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NMR test fails to identify cancer.

NMR test fails to identify cancer

A much-touted experimental technique cannot detect signs of cancer after all, scientists report.

In 1986, a study by Eric T. Fossel and his colleagues at Beth Israel Hospital in Boston generated excitement among researchers and physicians by suggesting that nuclear magnetic resonance (NMR) spectroscopy could identify telltale cancer clues in people's blood samples (SN: 12/6/86, p.356).

But in the April 5 NEW ENGLAND JOURNAL OF MEDICINE, two separate research teams report that NMR analysis cannot reliably distinguish between blood samples from people with cancer and those from healthy individuals. Both teams took the clear portion of the blood, or plasma, placed it in an NMR spectrometer, and studied the resulting NMR signal from the fat-containing lipoproteins.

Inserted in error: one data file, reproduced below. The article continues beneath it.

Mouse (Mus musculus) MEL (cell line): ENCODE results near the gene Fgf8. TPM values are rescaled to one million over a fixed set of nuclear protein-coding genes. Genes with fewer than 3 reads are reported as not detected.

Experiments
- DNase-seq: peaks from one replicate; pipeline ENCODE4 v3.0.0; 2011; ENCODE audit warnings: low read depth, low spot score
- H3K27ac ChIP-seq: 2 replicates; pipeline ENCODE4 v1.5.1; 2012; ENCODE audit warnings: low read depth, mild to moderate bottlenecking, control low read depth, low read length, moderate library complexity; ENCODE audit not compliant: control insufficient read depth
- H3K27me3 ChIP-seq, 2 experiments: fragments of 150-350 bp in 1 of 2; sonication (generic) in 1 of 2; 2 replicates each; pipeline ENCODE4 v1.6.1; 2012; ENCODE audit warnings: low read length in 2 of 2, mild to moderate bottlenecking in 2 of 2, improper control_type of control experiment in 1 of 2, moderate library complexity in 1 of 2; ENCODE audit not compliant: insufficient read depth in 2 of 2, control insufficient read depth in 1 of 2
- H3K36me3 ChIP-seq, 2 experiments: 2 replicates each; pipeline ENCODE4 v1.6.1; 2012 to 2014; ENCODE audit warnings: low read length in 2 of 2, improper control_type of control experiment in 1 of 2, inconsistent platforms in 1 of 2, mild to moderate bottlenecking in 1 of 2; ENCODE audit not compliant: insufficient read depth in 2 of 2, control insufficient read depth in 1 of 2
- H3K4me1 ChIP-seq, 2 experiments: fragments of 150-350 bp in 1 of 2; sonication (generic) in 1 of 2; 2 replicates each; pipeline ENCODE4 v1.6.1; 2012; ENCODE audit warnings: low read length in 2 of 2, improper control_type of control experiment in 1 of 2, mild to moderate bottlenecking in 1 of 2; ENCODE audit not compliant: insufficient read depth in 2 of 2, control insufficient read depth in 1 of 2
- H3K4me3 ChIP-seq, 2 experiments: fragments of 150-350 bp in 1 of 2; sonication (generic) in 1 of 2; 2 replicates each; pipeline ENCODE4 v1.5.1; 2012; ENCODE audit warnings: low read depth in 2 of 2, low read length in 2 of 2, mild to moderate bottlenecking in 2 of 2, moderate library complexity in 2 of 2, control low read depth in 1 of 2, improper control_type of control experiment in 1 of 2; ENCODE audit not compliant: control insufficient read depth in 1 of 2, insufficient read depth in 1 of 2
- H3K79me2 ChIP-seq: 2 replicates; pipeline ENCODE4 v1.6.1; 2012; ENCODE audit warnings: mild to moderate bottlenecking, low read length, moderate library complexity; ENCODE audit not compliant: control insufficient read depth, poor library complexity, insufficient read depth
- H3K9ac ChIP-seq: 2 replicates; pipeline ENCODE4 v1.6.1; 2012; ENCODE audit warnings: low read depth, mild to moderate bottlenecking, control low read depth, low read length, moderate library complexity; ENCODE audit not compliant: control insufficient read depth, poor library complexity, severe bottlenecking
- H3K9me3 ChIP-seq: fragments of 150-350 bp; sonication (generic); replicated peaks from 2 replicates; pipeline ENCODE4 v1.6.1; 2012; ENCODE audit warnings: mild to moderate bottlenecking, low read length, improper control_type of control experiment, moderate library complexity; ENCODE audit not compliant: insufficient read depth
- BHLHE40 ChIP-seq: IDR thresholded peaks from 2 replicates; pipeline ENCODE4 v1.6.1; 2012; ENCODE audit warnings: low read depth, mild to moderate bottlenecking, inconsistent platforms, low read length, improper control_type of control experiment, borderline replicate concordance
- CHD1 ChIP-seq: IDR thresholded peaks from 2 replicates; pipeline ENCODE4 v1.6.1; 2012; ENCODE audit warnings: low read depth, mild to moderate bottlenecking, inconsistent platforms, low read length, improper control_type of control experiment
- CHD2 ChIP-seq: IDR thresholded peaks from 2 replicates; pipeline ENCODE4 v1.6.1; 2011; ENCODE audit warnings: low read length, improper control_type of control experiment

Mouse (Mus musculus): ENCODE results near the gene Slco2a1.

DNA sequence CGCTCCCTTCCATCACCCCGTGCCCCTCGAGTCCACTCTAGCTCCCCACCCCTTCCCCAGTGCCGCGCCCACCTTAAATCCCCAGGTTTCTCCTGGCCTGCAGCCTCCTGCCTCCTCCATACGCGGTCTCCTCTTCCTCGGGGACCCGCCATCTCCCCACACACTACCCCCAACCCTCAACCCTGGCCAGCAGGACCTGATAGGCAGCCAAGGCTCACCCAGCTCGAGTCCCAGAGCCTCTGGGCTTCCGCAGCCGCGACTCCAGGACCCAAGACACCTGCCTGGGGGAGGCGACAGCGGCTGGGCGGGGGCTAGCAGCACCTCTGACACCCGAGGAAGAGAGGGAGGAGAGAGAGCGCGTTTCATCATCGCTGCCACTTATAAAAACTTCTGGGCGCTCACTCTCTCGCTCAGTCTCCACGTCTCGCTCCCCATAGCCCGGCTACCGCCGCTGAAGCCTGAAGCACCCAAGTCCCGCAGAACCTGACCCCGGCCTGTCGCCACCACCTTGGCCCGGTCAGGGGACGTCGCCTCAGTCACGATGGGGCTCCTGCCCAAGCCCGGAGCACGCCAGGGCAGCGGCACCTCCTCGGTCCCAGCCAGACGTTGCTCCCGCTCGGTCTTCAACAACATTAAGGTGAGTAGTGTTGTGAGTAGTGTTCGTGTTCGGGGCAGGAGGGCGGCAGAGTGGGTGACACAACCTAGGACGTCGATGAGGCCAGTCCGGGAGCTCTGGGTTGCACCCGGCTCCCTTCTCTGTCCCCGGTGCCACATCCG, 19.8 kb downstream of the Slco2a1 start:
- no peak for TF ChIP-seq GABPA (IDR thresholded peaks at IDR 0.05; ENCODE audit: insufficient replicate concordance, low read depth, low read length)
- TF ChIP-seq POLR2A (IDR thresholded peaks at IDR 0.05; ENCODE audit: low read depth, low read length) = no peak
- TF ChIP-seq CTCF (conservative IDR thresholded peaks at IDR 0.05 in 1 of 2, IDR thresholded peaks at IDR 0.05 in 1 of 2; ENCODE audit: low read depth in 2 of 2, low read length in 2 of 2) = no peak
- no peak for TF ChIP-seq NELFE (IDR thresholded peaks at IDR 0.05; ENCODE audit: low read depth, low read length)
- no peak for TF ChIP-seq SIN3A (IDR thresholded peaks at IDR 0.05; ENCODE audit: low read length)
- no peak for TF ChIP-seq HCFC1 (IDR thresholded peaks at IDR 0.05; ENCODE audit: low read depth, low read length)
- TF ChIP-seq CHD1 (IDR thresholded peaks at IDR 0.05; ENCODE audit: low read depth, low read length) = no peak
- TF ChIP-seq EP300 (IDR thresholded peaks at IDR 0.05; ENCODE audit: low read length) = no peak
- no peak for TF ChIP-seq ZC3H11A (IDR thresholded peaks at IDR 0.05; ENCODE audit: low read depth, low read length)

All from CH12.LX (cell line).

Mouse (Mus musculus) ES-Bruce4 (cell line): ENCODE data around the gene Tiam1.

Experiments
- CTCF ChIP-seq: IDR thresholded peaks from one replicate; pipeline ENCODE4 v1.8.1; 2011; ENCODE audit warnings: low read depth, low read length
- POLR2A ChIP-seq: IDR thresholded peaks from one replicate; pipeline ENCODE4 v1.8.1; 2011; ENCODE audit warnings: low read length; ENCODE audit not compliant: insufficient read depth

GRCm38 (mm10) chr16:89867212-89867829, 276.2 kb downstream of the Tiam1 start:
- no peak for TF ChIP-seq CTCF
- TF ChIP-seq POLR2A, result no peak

Paul Okunieff of the Harvard Medical School in Boston led one study, while Terje Engan of Trondheim Hospital in Norway led the other. Both found that the NMR signals of people with cancer looked remarkably similar to those of healthy controls. Okunieff showed that NMR yields a false negative rate of 56 percent and a false positive rate of 52 percent.

"The NMR test for cancer has not fulfilled the great expectations that accompanied its initial description," writes Robert Shulman of the Yale University School of Medicine in an editorial accompanying the two reports. The discouraging results mean researchers must continue searching for a blood test that reliably homes in on cancer at an early stage, Okunieff told SCIENCE NEWS. Physicians could use such a test to monitor people at high risk of cancer so that early treatment could attack malignant cells before they spread, he adds.
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Title Annotation:nuclear magnetic resonance spectroscopy
Publication:Science News
Date:Apr 14, 1990
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